Transactional Law expert Tina L. Stark to head new program at BU Law

in Entertainment, News Releases, School of Law
March 28th, 2011

Contact: Richard Taffe, 617-353-4626 | rtaffe@bu.edu
Contact: Mary Gallagher, 617/353-3097 | marykg@bu.edu

(Boston) — Veteran attorney, banker and educator Tina L. Stark will head a new transactional law program at Boston University School of Law, effective July 1. It will supplement and further enhance the school’s Business Organizations and Finance Law concentration program.

“BU Law recognizes that employers need law graduates who both understand the theory of law and have specialized training that prepares them to make significant contributions from the day they join a legal organization,” said Dean Maureen A. O’Rourke. “Tina Stark was one of the first people to teach transactional skills. Her understanding of business and transactions, honed by years of experience as a banker, practitioner, trainer, and professor, will greatly enhance our ability to prepare students for practice. She will be a tremendous asset to BU Law and our students.”

Stark is currently a professor at Emory University School of Law and the Executive Director of Emory’s Center for Transactional Law and Practice. She recently was selected as one of 24 teachers for a study, “What the Best Law Teachers Do,” by Washburn University School of Law. Her teaching emphasizes the relationship between law and business, drawing on her experience as a corporate law partner at Chadbourne & Parke LLP and as a banker at Irving Trust Company.

“Tina has been on the cutting edge of teaching lawyers and law students professional, practical and translatable transactional skills, an area where innovations are gaining traction in U.S. law schools,” said Jane Eiselein, director of professional development at Ropes & Gray. “Her knowledge has been important in addressing the gap between law school and law practice, and she will be a significant contributor to developing talent at BU Law School and in the Boston community.”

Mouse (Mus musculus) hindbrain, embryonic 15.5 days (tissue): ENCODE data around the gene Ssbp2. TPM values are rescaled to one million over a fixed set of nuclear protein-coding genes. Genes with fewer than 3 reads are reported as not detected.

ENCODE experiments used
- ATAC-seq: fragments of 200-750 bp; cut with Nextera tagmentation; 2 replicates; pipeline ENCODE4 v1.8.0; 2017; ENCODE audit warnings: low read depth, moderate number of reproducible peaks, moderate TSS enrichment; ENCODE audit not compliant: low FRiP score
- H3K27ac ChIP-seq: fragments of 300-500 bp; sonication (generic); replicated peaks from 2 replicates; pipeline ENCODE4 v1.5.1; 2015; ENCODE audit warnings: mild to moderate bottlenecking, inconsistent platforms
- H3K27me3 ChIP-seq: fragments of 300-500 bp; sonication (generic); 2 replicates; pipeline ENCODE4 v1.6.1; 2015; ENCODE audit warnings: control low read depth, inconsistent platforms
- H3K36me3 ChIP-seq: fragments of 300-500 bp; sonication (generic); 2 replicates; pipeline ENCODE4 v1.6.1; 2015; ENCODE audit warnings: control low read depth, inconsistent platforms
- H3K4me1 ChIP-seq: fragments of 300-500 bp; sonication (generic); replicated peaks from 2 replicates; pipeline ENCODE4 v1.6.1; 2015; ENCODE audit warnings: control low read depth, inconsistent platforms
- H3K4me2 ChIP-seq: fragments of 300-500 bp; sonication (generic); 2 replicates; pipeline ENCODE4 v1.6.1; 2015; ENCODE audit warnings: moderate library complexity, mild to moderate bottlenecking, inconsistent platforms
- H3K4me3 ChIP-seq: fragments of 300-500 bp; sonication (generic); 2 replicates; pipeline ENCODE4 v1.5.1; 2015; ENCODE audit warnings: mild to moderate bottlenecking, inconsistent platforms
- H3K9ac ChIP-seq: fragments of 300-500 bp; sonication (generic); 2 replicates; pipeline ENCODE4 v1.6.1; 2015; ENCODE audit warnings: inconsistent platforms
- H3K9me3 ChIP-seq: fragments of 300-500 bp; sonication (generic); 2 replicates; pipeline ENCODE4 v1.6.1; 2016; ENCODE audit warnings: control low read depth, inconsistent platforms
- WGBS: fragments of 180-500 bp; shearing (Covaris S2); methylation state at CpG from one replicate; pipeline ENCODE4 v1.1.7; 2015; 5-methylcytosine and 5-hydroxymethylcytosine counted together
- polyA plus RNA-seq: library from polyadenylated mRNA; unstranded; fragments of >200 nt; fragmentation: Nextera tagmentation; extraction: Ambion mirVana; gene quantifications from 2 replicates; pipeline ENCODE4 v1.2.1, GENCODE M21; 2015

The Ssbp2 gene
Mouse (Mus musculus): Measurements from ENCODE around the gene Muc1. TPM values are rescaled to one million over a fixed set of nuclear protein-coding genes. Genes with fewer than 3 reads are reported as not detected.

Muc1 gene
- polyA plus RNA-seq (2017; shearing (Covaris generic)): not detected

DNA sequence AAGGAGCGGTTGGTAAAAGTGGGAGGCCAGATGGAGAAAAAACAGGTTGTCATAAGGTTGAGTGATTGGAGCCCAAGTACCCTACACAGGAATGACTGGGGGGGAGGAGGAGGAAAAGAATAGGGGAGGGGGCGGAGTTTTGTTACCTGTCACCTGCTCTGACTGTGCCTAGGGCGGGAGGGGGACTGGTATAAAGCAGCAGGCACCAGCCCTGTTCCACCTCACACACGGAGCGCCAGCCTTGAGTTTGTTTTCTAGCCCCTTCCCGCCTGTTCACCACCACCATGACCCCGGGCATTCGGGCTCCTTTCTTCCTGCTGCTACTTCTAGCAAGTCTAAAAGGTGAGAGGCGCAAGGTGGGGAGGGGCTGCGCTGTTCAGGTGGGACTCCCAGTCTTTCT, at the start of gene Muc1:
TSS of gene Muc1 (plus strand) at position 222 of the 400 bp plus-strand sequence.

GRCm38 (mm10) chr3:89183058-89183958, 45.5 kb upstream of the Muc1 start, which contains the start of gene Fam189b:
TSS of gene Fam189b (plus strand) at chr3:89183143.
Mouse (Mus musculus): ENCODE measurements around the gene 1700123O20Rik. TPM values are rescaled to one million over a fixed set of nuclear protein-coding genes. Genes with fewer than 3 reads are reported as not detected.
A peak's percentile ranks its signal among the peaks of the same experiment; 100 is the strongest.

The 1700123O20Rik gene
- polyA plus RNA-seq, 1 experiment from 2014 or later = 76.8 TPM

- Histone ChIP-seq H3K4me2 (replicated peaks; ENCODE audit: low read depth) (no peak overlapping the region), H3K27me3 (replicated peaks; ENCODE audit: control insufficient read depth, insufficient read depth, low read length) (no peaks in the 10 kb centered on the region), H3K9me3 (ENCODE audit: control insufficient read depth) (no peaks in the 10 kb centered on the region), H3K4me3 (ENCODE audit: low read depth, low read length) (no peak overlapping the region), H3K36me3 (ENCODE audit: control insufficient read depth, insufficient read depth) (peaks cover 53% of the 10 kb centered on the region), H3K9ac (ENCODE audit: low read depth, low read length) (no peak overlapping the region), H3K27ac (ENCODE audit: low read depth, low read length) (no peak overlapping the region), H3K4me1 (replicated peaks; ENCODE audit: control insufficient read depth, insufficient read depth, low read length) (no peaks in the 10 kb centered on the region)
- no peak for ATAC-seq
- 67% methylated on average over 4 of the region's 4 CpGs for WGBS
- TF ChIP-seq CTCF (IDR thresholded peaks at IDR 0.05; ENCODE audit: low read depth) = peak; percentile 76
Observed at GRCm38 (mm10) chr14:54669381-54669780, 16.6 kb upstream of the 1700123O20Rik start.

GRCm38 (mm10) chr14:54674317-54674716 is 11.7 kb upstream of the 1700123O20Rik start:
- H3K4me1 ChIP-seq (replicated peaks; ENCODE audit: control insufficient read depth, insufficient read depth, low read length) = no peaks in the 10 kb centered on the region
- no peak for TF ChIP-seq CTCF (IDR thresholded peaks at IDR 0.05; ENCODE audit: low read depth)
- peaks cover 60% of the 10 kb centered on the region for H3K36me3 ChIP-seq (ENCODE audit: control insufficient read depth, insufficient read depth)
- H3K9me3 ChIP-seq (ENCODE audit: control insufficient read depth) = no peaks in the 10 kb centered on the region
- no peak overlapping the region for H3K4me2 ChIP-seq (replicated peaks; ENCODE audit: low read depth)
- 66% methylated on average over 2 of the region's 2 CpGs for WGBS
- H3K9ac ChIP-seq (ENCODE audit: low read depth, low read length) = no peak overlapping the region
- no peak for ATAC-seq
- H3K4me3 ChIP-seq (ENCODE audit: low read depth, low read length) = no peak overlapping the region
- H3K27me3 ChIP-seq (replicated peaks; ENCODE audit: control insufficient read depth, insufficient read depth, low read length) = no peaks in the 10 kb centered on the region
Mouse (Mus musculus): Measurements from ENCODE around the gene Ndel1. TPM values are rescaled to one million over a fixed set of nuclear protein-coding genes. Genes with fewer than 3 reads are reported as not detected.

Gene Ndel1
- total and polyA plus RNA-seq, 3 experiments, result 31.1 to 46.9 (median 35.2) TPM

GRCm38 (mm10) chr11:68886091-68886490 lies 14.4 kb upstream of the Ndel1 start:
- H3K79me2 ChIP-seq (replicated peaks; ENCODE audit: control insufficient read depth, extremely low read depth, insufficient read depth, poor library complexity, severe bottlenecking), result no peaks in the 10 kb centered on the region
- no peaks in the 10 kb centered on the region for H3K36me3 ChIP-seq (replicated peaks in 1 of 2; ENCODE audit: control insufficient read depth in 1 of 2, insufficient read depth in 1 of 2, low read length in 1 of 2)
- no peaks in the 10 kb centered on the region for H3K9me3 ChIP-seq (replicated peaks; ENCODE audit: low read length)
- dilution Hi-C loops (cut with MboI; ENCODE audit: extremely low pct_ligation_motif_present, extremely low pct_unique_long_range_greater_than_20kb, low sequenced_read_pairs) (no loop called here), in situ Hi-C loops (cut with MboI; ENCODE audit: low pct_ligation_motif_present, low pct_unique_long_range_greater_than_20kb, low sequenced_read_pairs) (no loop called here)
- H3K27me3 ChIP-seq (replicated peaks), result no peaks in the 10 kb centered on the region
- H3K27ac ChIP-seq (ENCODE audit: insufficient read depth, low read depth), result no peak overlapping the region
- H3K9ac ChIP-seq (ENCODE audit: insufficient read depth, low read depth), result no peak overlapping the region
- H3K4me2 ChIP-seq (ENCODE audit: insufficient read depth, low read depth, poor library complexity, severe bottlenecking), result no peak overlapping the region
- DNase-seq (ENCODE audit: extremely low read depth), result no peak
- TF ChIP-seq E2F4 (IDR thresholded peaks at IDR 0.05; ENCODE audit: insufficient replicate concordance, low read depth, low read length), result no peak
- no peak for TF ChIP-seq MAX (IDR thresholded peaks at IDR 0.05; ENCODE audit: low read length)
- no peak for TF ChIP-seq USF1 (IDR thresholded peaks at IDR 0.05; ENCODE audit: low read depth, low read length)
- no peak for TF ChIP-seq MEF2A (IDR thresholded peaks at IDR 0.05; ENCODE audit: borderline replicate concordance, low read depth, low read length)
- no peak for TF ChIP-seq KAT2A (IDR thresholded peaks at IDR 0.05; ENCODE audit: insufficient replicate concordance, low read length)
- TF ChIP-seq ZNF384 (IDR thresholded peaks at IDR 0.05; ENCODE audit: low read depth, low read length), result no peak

Previously, Stark was an adjunct professor at Fordham Law School for 14 years, teaching drafting, transactional skills and business. She also has served as a consultant to an English law school in creating their transactional law curriculum. At Chadbourne, she had a broad-based transactional practice, including acquisitions, dispositions, recapitalizations and financings, and developed and implemented the firm’s corporate training program.

“I am delighted to be joining BU,” said Stark. “I am looking forward to working with the faculty to create a first-rate program for teaching BU students transactional law and skills. BU has a long-standing commitment to the teaching of transactional law, and I am excited to join them in their efforts to provide students with a strong foundation in the law and practice-ready skills.”

Stark is a published author, including numerous articles and the widely used text book, “Drafting Contracts: How and Why Lawyers Do What They Do” (Aspen Publishers Inc., 2007). She is also editor-in-chief and co-author of “Negotiating and Drafting Contract Boilerplate” (ALM Publishing, 2003). In 2012, American Lawyer Media will publish her treatise “A Handbook for Contract Drafting.”

Stark received her A.B., with honors, from Brown University and her J.D. from New York University School of Law, where she was a contributing editor to the Journal of International Law & Politics. After law school, she clerked for Judge Jacob D. Fuchsberg of the New York State Court of Appeals and was an associate with Barrett Smith Schapiro Simon & Armstrong.

Stark is a former co-chair of the Committee on Business Law Education, a committee of the ABA Section of Business Law. From 1994 to 1996, she served as a member, by appointment of New York Chief Judge Judith S. Kaye, of The Professional Education Project which studied the legal education continuum in New York State and recommended, among other things, mandatory continuing legal education.

“Law schools have long struggled with the challenge of teaching effective transactional law,” said Prof. William D. Henderson of the Indiana University Maurer School of Law. “For the last twenty years, many of the nation’s leading firms have turned to Tina Stark to fill this large skills gap. The reason is simple: Her innovative workshops and teaching materials create powerful, intuitive frameworks for understanding complex transaction, plus these concepts are made immediately concrete through realistic problems and simulations that develop hands-on skills. It is a huge coup for Boston University to hire Tina Stark. Her pedagogy sets the standard for legal transactional training, both in practice and in law schools.”

Founded in 1839, Boston University is an internationally recognized private research university with more than 30,000 students participating in undergraduate, graduate, and professional programs. BU consists of 17 colleges and schools along with a number of multi-disciplinary centers and institutes which are central to the school’s research and teaching mission.

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